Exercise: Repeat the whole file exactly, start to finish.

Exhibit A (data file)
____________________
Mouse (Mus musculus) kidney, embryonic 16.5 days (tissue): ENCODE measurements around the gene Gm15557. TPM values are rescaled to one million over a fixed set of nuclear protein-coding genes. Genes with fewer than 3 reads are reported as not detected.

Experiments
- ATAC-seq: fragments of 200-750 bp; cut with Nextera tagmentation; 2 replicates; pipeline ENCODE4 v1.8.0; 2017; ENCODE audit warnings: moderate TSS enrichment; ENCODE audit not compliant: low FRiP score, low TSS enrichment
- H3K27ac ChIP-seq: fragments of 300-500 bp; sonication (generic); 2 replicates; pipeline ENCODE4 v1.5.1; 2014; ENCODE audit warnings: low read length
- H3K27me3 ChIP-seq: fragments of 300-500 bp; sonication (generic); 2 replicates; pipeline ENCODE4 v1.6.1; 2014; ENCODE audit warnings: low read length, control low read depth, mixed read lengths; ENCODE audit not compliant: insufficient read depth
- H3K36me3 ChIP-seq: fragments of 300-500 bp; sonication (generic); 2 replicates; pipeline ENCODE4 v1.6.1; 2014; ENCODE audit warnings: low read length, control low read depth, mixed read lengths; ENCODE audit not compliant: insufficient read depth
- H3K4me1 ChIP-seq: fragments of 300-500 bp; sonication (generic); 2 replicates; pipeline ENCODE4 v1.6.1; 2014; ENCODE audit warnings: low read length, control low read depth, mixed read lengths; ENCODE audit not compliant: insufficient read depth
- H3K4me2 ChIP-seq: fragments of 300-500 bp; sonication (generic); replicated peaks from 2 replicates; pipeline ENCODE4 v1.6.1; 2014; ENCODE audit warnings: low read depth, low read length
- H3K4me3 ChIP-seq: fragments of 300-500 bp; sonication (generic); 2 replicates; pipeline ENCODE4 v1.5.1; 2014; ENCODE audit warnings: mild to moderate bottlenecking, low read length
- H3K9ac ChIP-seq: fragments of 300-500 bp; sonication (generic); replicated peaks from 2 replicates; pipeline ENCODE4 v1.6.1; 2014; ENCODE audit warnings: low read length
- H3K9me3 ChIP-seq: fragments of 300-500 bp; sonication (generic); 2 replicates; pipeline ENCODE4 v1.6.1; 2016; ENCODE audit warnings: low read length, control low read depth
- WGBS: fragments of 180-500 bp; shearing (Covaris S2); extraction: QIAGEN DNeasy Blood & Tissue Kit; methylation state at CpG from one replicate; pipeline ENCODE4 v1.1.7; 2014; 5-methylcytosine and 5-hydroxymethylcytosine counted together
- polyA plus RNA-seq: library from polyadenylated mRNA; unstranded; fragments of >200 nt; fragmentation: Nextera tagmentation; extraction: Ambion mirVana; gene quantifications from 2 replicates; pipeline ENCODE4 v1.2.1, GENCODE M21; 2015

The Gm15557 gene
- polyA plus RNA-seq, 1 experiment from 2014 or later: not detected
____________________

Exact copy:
Mouse (Mus musculus) kidney, embryonic 16.5 days (tissue): ENCODE measurements around the gene Gm15557. TPM values are rescaled to one million over a fixed set of nuclear protein-coding genes. Genes with fewer than 3 reads are reported as not detected.

Experiments
- ATAC-seq: fragments of 200-750 bp; cut with Nextera tagmentation; 2 replicates; pipeline ENCODE4 v1.8.0; 2017; ENCODE audit warnings: moderate TSS enrichment; ENCODE audit not compliant: low FRiP score, low TSS enrichment
- H3K27ac ChIP-seq: fragments of 300-500 bp; sonication (generic); 2 replicates; pipeline ENCODE4 v1.5.1; 2014; ENCODE audit warnings: low read length
- H3K27me3 ChIP-seq: fragments of 300-500 bp; sonication (generic); 2 replicates; pipeline ENCODE4 v1.6.1; 2014; ENCODE audit warnings: low read length, control low read depth, mixed read lengths; ENCODE audit not compliant: insufficient read depth
- H3K36me3 ChIP-seq: fragments of 300-500 bp; sonication (generic); 2 replicates; pipeline ENCODE4 v1.6.1; 2014; ENCODE audit warnings: low read length, control low read depth, mixed read lengths; ENCODE audit not compliant: insufficient read depth
- H3K4me1 ChIP-seq: fragments of 300-500 bp; sonication (generic); 2 replicates; pipeline ENCODE4 v1.6.1; 2014; ENCODE audit warnings: low read length, control low read depth, mixed read lengths; ENCODE audit not compliant: insufficient read depth
- H3K4me2 ChIP-seq: fragments of 300-500 bp; sonication (generic); replicated peaks from 2 replicates; pipeline ENCODE4 v1.6.1; 2014; ENCODE audit warnings: low read depth, low read length
- H3K4me3 ChIP-seq: fragments of 300-500 bp; sonication (generic); 2 replicates; pipeline ENCODE4 v1.5.1; 2014; ENCODE audit warnings: mild to moderate bottlenecking, low read length
- H3K9ac ChIP-seq: fragments of 300-500 bp; sonication (generic); replicated peaks from 2 replicates; pipeline ENCODE4 v1.6.1; 2014; ENCODE audit warnings: low read length
- H3K9me3 ChIP-seq: fragments of 300-500 bp; sonication (generic); 2 replicates; pipeline ENCODE4 v1.6.1; 2016; ENCODE audit warnings: low read length, control low read depth
- WGBS: fragments of 180-500 bp; shearing (Covaris S2); extraction: QIAGEN DNeasy Blood & Tissue Kit; methylation state at CpG from one replicate; pipeline ENCODE4 v1.1.7; 2014; 5-methylcytosine and 5-hydroxymethylcytosine counted together
- polyA plus RNA-seq: library from polyadenylated mRNA; unstranded; fragments of >200 nt; fragmentation: Nextera tagmentation; extraction: Ambion mirVana; gene quantifications from 2 replicates; pipeline ENCODE4 v1.2.1, GENCODE M21; 2015

The Gm15557 gene
- polyA plus RNA-seq, 1 experiment from 2014 or later: not detected